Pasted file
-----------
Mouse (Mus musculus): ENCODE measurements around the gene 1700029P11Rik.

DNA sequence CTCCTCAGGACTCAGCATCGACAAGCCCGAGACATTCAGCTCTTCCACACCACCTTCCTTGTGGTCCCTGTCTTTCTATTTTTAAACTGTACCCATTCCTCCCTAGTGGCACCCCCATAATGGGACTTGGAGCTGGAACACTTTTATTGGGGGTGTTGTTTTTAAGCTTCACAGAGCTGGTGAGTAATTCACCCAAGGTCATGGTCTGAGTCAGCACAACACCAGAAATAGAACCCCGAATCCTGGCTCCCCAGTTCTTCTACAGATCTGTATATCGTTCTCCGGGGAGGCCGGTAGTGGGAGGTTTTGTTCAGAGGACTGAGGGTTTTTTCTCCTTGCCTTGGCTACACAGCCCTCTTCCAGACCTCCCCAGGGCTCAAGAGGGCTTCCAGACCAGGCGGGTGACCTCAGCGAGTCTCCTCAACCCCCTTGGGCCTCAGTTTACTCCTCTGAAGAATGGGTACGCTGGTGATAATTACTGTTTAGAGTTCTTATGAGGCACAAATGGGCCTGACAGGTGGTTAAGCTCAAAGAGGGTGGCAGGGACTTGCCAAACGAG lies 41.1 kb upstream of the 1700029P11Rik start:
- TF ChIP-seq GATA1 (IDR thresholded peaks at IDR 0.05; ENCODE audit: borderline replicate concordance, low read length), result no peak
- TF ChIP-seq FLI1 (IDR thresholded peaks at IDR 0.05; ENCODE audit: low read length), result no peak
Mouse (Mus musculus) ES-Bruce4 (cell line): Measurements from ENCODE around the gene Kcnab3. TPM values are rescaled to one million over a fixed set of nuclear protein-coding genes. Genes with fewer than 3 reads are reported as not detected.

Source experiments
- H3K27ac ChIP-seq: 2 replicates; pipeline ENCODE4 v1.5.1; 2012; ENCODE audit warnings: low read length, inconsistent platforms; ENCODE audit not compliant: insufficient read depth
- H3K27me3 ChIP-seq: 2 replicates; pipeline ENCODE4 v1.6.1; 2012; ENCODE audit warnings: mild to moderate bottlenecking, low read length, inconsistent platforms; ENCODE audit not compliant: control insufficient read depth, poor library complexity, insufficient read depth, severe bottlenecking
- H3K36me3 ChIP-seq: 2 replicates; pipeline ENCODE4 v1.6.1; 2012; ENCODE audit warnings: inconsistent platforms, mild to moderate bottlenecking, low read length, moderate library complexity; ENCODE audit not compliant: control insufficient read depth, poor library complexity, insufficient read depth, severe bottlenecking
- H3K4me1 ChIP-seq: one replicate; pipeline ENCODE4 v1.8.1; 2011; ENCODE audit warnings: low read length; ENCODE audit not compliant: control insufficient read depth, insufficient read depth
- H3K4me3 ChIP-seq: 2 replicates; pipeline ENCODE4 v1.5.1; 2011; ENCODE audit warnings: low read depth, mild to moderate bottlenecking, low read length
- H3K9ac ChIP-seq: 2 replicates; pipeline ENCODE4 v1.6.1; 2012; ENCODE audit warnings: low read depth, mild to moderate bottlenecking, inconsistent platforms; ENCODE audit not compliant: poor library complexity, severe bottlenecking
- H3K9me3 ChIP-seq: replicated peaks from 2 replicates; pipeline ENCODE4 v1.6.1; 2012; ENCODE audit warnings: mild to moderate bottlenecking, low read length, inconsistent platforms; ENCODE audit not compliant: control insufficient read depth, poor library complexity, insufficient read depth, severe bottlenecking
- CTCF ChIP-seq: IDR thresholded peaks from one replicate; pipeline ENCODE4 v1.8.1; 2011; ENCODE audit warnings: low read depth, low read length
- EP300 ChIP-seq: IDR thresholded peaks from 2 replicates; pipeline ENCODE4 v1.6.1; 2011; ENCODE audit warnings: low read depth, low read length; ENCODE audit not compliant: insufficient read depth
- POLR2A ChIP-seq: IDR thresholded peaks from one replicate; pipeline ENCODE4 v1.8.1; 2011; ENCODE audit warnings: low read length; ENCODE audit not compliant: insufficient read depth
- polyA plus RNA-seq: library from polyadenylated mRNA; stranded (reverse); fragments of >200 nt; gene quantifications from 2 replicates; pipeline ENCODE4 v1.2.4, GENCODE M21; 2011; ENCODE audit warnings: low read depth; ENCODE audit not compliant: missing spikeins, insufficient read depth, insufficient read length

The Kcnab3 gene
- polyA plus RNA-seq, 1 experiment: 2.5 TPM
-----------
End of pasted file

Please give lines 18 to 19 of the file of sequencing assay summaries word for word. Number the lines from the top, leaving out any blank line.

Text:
The Kcnab3 gene
- polyA plus RNA-seq, 1 experiment: 2.5 TPM